Marching 14th, 2011 9:24pm
I suppose like any other kiddie-sports league, watching what appears to be vast tracts of psychological damage and trauma, roots of neuroses and seeds of lifelong behavioral disorders being ruthlessly ground into the tykes is going to generate a certain amount of apprehension in any parent who actually cares about their kid.
Watching the look of heart-felt failure on the face of a dad as their little 3–4 yr old breaks out crying because some kid just kicked the ball from them, leaving them rolling in the dust, unable to score a goal yet again, is withering to a father’s psyche. I know this because I was exactly that dad last year when Mac had his first season of organized-sports practice. Watching the complex and uncontrollable maelstrom of emotions—anger, confusion, outrage, angst and despair—arise out of the little bodies of these boys is heart-wrenching and terrifying, but I sense also especially self-immolating to the americana dad. We’ve all been through these incredibly strong/damaging emotions and we want to protect our kids from it, yet we are told sports teach children how to function in a competitive society; it’s a given sports are healthy and good and develop model citizens, encouraging both team-sacrifice and the taste for the pursuit for excellence that quadrennially culminate as the Olympics.
I think the worst part is watching the confusion on the boy’s face as their supposed team-mate, the one they have been practicing with for last 45 minutes is placed on the opposing-side for scrimmage and what was all practice and teamwork and fun is now very much a 15-minute encapsulation of The Lord of the Flies: the soccer ball, the conch. Then he, the lost one, will stop running and stand there alone, crying in the body-wracking way little kids will cry, innocence lost and all that cal. The fathers will run up, at first smiling and calmly cajoling, while the inevitably large set of relatives watch from the sidelines having shown up to see little junior play, and so the cajoling will quickly turn into quiet pleading and eventually outright ordering or so help me… Soon frustration sets in as the little boy continues to stand in the middle of field shamelessly crying, while the rest of the kids run back and forth, completely ignoring the poor kid, no more an object in their awareness than a tuft of grass to be stepped on, while dad is bent over, arms outstretched on either side of the boy, gesticulating wildly, trying to push the boy toward the field of play without actually touching him. Any sort of physical contact now would be an admission of complete and absolute failure. Inevitably, you will see—it will happen to every dad out there at one point—you will see failure washing over the dad’s face like the tears washing their son’s.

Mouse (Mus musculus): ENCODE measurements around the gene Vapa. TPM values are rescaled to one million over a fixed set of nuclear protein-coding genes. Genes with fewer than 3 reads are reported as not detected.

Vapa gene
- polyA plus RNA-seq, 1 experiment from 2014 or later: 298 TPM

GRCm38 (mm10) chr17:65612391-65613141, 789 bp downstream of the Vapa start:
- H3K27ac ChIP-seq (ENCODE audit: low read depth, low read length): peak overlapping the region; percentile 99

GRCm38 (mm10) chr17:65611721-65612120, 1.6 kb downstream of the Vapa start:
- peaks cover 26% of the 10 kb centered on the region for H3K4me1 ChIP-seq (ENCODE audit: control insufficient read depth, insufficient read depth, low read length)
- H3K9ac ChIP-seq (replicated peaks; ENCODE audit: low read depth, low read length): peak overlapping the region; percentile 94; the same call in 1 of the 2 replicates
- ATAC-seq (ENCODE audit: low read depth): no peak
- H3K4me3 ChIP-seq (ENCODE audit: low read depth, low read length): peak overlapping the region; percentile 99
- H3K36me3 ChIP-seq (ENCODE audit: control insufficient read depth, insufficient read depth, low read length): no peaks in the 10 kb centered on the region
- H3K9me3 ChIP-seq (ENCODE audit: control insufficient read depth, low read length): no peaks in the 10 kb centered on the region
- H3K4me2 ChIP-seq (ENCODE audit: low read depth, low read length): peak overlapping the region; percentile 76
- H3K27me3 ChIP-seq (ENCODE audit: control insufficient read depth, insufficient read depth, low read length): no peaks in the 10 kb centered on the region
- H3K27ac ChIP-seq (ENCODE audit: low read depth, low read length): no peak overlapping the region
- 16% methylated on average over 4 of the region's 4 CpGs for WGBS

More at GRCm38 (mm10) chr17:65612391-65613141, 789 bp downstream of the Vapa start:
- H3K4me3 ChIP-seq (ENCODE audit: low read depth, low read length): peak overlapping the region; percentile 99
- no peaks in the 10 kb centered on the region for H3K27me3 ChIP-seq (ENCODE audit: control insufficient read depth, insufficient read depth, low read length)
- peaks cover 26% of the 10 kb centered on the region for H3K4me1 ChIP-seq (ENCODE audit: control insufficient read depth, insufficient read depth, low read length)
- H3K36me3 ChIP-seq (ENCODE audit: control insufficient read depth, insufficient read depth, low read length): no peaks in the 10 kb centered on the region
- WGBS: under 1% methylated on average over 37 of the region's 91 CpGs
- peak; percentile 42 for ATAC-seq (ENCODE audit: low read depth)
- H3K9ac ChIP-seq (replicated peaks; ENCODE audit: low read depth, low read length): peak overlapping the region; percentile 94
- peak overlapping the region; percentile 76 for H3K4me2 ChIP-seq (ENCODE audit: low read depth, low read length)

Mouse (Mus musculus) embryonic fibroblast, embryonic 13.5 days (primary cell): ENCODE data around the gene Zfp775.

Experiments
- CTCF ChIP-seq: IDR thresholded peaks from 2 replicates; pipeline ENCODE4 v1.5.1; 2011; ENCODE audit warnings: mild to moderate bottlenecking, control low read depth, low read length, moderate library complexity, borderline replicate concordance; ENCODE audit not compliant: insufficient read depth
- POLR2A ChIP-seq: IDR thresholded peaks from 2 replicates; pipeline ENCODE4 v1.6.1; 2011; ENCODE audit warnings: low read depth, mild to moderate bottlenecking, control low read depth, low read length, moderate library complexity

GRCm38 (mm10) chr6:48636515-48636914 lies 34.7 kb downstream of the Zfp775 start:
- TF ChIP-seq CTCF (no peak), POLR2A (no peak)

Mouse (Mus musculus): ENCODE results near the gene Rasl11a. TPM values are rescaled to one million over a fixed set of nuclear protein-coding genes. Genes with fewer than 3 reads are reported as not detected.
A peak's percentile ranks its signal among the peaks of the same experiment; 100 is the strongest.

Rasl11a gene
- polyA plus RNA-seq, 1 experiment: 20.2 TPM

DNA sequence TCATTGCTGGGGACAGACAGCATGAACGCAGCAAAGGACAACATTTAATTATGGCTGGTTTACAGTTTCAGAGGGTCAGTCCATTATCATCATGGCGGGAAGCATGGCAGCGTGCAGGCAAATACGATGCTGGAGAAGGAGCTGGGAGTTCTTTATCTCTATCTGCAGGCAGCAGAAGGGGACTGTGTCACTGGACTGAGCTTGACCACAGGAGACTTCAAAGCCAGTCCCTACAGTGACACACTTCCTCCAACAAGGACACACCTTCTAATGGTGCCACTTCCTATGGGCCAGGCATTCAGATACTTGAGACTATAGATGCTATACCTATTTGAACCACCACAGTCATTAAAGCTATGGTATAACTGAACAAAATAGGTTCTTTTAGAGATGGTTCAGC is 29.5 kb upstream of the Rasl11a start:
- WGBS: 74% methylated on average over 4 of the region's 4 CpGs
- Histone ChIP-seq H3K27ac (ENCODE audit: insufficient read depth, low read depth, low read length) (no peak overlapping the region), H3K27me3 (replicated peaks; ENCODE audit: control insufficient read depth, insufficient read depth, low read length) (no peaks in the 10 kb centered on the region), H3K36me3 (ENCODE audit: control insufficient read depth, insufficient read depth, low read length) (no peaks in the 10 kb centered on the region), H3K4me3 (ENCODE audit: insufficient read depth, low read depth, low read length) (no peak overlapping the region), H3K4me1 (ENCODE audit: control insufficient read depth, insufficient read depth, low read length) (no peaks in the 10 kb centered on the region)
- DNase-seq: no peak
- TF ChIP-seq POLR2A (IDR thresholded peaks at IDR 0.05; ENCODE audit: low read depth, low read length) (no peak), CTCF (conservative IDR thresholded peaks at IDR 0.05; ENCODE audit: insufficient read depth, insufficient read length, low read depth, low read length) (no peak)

The mom’s get this. I’m not sure what all they know as they patiently calm their son that dad has made inconsolable. I do not know all that Jenn or the rest of the moms’ know but at least I know they already know that these are their little boys and not men, not ready for the testosterone-fueled competitiveness that is prevalent for much of man’s life. Scarlett of course, has been blowing any and every belief or myth or general sense of knowledge about girls, especially little girls, not only out of the water but vaporizing pre-conceptions a priori. Scarlett at this stage in the game, could literally run circles around the boys on the field, leaving them choking on her dust.
This year, it turns out that your kid actually does OK. No jags of crying that lock them up. This year it’s not you out there but another dad going through the same feelings of failed fatherhood, but now you know that being able feel this already disproves the fear. You want to go up to them and say my son did exactly same thing and that almost exactly one year ago on this same spot, I felt exactly what you are feeling right now, thinking it’s only your kid who stands apart from everyone else, tears streaming, overwhelmed with terror that roots them the ground, unable to think, act or walk, let alone kick a ball in any meaningful manner. You want to pat them on the back and say, “It’s OK. we’ve all been through exactly what you feeling and it will get better. And you’ll learn not to take the entire clan to watch little johnny play and score the winning goal. Next time it will be just you and him, one on one and it will be a whole lot better.”